DAVID W. MARTIN APPELLANT
WENDY E. BORRIES APPELLEE
OF JUDGMENT: 12/15/2017
JACKSON COUNTY CHANCERY COURT HON. MICHAEL H. WARD TRIAL
ATTORNEY FOR APPELLANT: WILLIAM CARL MILLER
ATTORNEYS FOR APPELLEE: CALVIN D. TAYLOR WENDY WALKER BORRIES
BARNES, C.J., TINDELL AND McCARTY, JJ.
David Martin and Wendy Borries were divorced in the Jackson
County Chancery Court on August 3, 2007. Borries was granted
physical custody of the couple's two minor children, aged
6 and 11. Martin was ordered: (1) to pay child support of $1,
000 per month; (2) to pay for half of the costs for the minor
children's extracurricular or school activities; and (3)
to provide medical and dental insurance for the minor
children and half of any medical procedures not covered by
Borries filed a motion for contempt against Martin in March
2009, and the chancery court granted the motion, finding
Martin was $5, 000 in arrears for child support. Martin was
ordered to pay Borries the entire arrearage, and the parties
also agreed to modify the previous decree to require that
Martin pay an additional $300 for the children's
extracurricular activities. On January 15, 2013, Borries
filed a second contempt motion and a request for modification
of child support. Martin and Borries entered into an agreed
order of modification on February 28, 2014, with Martin to
pay $1, 700 in monthly child support and $300 a month for the
children's extracurricular activities-twenty percent of
his salary (capped at $100, 000). See Miss. Code Ann.
§ 43-19-101(1), (4) (Supp. 2013).
Martin's contract as a project-management consultant
ended on May 31, 2015, and while awaiting a new assignment,
he relocated his new wife and step-daughter from China to
Gautier, Mississippi, in July 2015. Due to global economic
conditions, however, Martin asserts that he was unable to
find a new assignment with a comparable salary; so he lived
off his savings and eventually took a job as an electrician
with Ingalls Shipbuilding, earning approximately $4, 200 a
On April 20, 2016, Martin filed a petition for modification
of child support. Borries filed a counter petition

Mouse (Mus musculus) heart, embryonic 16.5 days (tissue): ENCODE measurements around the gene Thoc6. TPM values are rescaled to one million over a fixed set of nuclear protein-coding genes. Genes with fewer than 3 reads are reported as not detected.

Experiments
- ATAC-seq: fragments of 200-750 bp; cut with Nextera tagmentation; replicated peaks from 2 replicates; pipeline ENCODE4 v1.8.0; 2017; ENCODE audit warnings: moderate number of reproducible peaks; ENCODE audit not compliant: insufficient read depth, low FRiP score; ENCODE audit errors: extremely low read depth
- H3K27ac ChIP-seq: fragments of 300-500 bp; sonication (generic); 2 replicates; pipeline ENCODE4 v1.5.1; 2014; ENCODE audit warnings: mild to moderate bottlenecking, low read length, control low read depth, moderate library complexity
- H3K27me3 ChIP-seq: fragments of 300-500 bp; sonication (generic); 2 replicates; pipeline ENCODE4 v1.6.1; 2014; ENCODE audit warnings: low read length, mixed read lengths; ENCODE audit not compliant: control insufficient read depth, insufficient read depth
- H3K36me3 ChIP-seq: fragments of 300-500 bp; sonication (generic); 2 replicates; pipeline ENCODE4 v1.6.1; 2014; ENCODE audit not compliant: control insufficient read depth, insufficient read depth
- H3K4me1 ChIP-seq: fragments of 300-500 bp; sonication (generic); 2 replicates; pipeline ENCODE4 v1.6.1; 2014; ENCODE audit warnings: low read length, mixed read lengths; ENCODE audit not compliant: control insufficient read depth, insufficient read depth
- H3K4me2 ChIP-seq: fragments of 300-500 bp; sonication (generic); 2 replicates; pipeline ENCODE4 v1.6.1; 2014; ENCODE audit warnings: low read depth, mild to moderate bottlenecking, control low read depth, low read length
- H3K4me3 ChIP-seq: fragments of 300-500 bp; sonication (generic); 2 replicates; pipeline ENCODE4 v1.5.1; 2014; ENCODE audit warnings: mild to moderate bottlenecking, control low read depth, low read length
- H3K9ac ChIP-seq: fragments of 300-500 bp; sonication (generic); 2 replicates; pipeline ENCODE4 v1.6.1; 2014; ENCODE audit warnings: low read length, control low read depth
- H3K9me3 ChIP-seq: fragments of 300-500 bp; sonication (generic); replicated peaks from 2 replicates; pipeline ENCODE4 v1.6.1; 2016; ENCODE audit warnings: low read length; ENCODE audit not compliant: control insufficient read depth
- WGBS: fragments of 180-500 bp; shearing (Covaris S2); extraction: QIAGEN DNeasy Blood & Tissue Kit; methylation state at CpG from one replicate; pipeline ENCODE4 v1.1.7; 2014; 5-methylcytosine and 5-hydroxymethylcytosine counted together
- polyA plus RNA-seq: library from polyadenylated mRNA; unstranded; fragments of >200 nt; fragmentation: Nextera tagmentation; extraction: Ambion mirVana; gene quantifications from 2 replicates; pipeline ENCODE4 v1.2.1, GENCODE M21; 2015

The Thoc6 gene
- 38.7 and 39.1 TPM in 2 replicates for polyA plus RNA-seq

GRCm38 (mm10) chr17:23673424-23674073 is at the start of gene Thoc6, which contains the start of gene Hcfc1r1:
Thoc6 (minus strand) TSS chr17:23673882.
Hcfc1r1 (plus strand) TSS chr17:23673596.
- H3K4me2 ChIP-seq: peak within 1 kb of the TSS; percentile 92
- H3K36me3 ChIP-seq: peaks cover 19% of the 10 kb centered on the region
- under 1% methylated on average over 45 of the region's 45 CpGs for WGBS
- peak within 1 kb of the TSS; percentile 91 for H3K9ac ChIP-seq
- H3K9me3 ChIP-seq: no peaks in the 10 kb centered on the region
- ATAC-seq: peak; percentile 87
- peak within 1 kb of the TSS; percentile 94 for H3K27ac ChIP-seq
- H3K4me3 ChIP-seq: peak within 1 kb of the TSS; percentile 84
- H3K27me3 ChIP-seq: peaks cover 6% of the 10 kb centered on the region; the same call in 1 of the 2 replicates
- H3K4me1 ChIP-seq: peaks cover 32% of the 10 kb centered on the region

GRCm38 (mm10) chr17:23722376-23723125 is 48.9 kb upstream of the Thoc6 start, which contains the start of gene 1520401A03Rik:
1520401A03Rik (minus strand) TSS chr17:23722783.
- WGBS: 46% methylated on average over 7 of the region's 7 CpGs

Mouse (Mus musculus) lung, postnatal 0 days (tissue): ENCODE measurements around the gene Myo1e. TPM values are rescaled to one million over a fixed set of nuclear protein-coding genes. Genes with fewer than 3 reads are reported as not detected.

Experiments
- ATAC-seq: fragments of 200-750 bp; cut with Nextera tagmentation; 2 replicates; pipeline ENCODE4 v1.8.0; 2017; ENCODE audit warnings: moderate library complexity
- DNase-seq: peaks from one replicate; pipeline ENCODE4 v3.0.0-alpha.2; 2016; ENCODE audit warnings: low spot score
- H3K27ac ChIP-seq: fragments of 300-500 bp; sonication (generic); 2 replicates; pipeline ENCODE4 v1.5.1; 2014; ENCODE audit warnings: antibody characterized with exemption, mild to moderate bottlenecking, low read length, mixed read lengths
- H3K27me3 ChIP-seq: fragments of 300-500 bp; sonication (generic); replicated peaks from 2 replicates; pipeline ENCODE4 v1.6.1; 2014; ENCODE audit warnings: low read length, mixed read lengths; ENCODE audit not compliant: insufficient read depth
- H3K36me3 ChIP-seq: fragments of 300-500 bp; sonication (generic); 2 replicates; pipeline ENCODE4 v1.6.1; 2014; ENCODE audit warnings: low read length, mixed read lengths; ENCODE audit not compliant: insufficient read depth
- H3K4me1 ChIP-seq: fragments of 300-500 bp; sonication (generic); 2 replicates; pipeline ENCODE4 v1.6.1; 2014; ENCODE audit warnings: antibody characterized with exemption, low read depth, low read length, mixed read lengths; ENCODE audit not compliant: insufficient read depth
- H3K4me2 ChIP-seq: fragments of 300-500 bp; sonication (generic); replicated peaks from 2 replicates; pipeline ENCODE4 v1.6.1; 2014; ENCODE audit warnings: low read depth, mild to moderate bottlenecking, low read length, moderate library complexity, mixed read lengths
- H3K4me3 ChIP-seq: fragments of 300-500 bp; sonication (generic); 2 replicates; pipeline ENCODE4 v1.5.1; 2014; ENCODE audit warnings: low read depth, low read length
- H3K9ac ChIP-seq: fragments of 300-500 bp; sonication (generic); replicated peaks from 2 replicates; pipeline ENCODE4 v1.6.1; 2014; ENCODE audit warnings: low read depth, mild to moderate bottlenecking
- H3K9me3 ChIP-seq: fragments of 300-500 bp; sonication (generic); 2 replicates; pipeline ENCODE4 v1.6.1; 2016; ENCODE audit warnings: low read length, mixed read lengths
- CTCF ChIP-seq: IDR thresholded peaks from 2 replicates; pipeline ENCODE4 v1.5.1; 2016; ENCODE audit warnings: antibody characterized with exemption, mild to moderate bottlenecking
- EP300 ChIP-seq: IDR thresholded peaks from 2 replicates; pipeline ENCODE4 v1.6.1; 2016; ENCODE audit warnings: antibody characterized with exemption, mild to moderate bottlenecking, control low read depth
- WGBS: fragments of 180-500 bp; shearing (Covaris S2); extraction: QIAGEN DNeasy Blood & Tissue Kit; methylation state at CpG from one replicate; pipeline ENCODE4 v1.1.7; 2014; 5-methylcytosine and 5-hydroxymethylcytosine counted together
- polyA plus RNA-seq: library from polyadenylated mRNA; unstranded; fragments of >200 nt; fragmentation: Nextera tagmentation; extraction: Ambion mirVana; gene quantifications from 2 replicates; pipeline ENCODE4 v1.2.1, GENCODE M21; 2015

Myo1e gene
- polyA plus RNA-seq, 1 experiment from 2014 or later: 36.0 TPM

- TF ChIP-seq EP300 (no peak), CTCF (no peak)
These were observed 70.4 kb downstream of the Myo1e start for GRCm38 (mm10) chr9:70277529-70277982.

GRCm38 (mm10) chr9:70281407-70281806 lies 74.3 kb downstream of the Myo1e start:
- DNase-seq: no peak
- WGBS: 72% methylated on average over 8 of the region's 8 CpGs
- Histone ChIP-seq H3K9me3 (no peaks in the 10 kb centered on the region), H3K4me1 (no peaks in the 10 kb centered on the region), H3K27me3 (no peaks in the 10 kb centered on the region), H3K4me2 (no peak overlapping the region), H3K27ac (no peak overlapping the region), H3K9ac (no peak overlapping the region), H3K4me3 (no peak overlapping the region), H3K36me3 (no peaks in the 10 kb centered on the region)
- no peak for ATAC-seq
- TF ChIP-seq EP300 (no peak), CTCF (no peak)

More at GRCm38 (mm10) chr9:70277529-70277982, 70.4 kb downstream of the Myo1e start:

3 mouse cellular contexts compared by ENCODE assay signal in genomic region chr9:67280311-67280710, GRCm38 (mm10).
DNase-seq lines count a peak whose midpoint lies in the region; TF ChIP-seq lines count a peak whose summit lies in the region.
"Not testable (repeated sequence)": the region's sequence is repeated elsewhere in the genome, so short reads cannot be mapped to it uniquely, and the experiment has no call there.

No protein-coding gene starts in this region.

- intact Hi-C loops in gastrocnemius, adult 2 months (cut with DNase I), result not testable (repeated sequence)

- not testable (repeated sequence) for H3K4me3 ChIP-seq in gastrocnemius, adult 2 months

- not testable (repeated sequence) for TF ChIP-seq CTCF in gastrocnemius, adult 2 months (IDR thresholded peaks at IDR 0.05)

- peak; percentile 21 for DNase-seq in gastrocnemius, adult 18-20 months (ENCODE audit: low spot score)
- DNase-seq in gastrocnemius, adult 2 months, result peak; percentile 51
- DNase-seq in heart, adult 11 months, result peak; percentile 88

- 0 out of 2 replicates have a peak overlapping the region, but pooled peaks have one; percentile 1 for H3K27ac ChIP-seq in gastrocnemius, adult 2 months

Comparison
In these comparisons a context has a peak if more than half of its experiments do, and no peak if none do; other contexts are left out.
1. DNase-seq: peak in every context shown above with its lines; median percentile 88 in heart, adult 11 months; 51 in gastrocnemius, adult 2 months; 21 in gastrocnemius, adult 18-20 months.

requesting, among other things, that Martin pay one-half of
their eldest child's college expenses. A trial was held
on July 29, 2016, and December 1, 2016. Martin testified that
in 2014 and 2015, he earned on average approximately $200,
000 a year, but since returning from overseas, his income had
decreased because he could not find comparable work. Although
he admitted there were jobs available, he was reluctant to
move to any overseas location that might constitute a safety
risk to him. Borries testified that Martin had been planning
to quit working overseas and move back to Mississippi.
Finding that Martin's "decrease in salary [was] a
voluntarily reduction in income," the chancery court
denied Martin's petition for modification of child
support on June 7, 2017. The court ordered Martin to pay
one-half of the oldest child's college expenses with the
provision that while the child is away at college,
Martin's child-support obligation would be reduced to $1,
400 a month (including the $300 monthly extracurricular
expenses). Further, the chancery court found Martin in
contempt for his lateness in paying child support and his
failure to provide health insurance for the children.
Martin appeals the chancery court's denial of his
petition for modification of child support. Borries's
brief contains a "counter-appeal," challenging the
court's decision to reduce Martin's child-support
obligation during the months that their oldest child is at
college, and she requests attorney's fees on appeal.
Finding no error, we affirm the court's judgment. We deny
Borries's request for attorney's fees.
This Court conducts a limited review of a chancery
court's decision in a domestic- relations matter.
Howard v. Howard, 968 So.2d 961, 972 (¶23)
(Miss. Ct. App. 2007). A chancery court's findings will
not be disturbed on appeal when supported by substantial
evidence unless its determination was an abuse of its
discretion, manifestly wrong, clearly erroneous, or an
erroneous legal standard was applied. Sessums v.
Vance, 12 So.3d 1146, 1147 (¶3) (Miss. Ct. App.
2009) (citing Southerland ...